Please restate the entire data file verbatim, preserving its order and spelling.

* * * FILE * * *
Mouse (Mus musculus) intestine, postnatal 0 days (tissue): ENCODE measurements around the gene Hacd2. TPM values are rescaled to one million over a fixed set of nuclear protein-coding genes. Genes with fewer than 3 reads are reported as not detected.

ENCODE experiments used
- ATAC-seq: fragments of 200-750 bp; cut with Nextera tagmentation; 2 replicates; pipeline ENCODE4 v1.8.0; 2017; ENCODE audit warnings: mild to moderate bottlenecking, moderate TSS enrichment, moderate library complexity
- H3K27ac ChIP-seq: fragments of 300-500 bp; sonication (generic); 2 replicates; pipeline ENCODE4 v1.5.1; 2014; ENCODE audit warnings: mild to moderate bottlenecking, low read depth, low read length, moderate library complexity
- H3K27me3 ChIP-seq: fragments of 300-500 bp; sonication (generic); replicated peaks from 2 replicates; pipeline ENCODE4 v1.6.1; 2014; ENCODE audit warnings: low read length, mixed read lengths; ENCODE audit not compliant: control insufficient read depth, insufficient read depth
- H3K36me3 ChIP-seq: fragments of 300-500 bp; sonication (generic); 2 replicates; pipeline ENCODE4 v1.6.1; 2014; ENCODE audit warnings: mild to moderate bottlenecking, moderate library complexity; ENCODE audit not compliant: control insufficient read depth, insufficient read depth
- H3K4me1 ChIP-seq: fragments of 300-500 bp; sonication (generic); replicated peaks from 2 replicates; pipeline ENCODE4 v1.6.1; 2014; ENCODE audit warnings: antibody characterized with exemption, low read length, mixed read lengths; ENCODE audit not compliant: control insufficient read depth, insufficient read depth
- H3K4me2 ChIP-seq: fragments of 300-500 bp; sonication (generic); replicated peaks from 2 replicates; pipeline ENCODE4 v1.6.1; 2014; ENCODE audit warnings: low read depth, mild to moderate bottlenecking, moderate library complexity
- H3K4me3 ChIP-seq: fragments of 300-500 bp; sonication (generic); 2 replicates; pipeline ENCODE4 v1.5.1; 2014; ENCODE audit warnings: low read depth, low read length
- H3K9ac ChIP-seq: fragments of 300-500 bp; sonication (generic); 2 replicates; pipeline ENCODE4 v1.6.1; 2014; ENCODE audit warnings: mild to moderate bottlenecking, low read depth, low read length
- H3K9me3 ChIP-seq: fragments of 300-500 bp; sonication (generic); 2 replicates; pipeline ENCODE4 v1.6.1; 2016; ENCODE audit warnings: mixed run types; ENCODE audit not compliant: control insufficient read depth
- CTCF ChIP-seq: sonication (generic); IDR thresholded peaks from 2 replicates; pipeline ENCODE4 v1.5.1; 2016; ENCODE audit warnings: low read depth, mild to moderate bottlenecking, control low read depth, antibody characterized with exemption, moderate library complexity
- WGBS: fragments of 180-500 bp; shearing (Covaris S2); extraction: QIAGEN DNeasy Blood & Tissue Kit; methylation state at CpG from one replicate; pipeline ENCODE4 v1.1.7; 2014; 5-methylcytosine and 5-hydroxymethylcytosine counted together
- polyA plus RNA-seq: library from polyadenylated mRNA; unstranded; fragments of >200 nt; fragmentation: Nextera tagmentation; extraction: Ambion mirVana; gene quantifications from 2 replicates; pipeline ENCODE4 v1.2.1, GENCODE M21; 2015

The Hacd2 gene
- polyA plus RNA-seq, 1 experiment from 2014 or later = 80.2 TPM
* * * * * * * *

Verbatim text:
Mouse (Mus musculus) intestine, postnatal 0 days (tissue): ENCODE measurements around the gene Hacd2. TPM values are rescaled to one million over a fixed set of nuclear protein-coding genes. Genes with fewer than 3 reads are reported as not detected.

ENCODE experiments used
- ATAC-seq: fragments of 200-750 bp; cut with Nextera tagmentation; 2 replicates; pipeline ENCODE4 v1.8.0; 2017; ENCODE audit warnings: mild to moderate bottlenecking, moderate TSS enrichment, moderate library complexity
- H3K27ac ChIP-seq: fragments of 300-500 bp; sonication (generic); 2 replicates; pipeline ENCODE4 v1.5.1; 2014; ENCODE audit warnings: mild to moderate bottlenecking, low read depth, low read length, moderate library complexity
- H3K27me3 ChIP-seq: fragments of 300-500 bp; sonication (generic); replicated peaks from 2 replicates; pipeline ENCODE4 v1.6.1; 2014; ENCODE audit warnings: low read length, mixed read lengths; ENCODE audit not compliant: control insufficient read depth, insufficient read depth
- H3K36me3 ChIP-seq: fragments of 300-500 bp; sonication (generic); 2 replicates; pipeline ENCODE4 v1.6.1; 2014; ENCODE audit warnings: mild to moderate bottlenecking, moderate library complexity; ENCODE audit not compliant: control insufficient read depth, insufficient read depth
- H3K4me1 ChIP-seq: fragments of 300-500 bp; sonication (generic); replicated peaks from 2 replicates; pipeline ENCODE4 v1.6.1; 2014; ENCODE audit warnings: antibody characterized with exemption, low read length, mixed read lengths; ENCODE audit not compliant: control insufficient read depth, insufficient read depth
- H3K4me2 ChIP-seq: fragments of 300-500 bp; sonication (generic); replicated peaks from 2 replicates; pipeline ENCODE4 v1.6.1; 2014; ENCODE audit warnings: low read depth, mild to moderate bottlenecking, moderate library complexity
- H3K4me3 ChIP-seq: fragments of 300-500 bp; sonication (generic); 2 replicates; pipeline ENCODE4 v1.5.1; 2014; ENCODE audit warnings: low read depth, low read length
- H3K9ac ChIP-seq: fragments of 300-500 bp; sonication (generic); 2 replicates; pipeline ENCODE4 v1.6.1; 2014; ENCODE audit warnings: mild to moderate bottlenecking, low read depth, low read length
- H3K9me3 ChIP-seq: fragments of 300-500 bp; sonication (generic); 2 replicates; pipeline ENCODE4 v1.6.1; 2016; ENCODE audit warnings: mixed run types; ENCODE audit not compliant: control insufficient read depth
- CTCF ChIP-seq: sonication (generic); IDR thresholded peaks from 2 replicates; pipeline ENCODE4 v1.5.1; 2016; ENCODE audit warnings: low read depth, mild to moderate bottlenecking, control low read depth, antibody characterized with exemption, moderate library complexity
- WGBS: fragments of 180-500 bp; shearing (Covaris S2); extraction: QIAGEN DNeasy Blood & Tissue Kit; methylation state at CpG from one replicate; pipeline ENCODE4 v1.1.7; 2014; 5-methylcytosine and 5-hydroxymethylcytosine counted together
- polyA plus RNA-seq: library from polyadenylated mRNA; unstranded; fragments of >200 nt; fragmentation: Nextera tagmentation; extraction: Ambion mirVana; gene quantifications from 2 replicates; pipeline ENCODE4 v1.2.1, GENCODE M21; 2015

The Hacd2 gene
- polyA plus RNA-seq, 1 experiment from 2014 or later = 80.2 TPM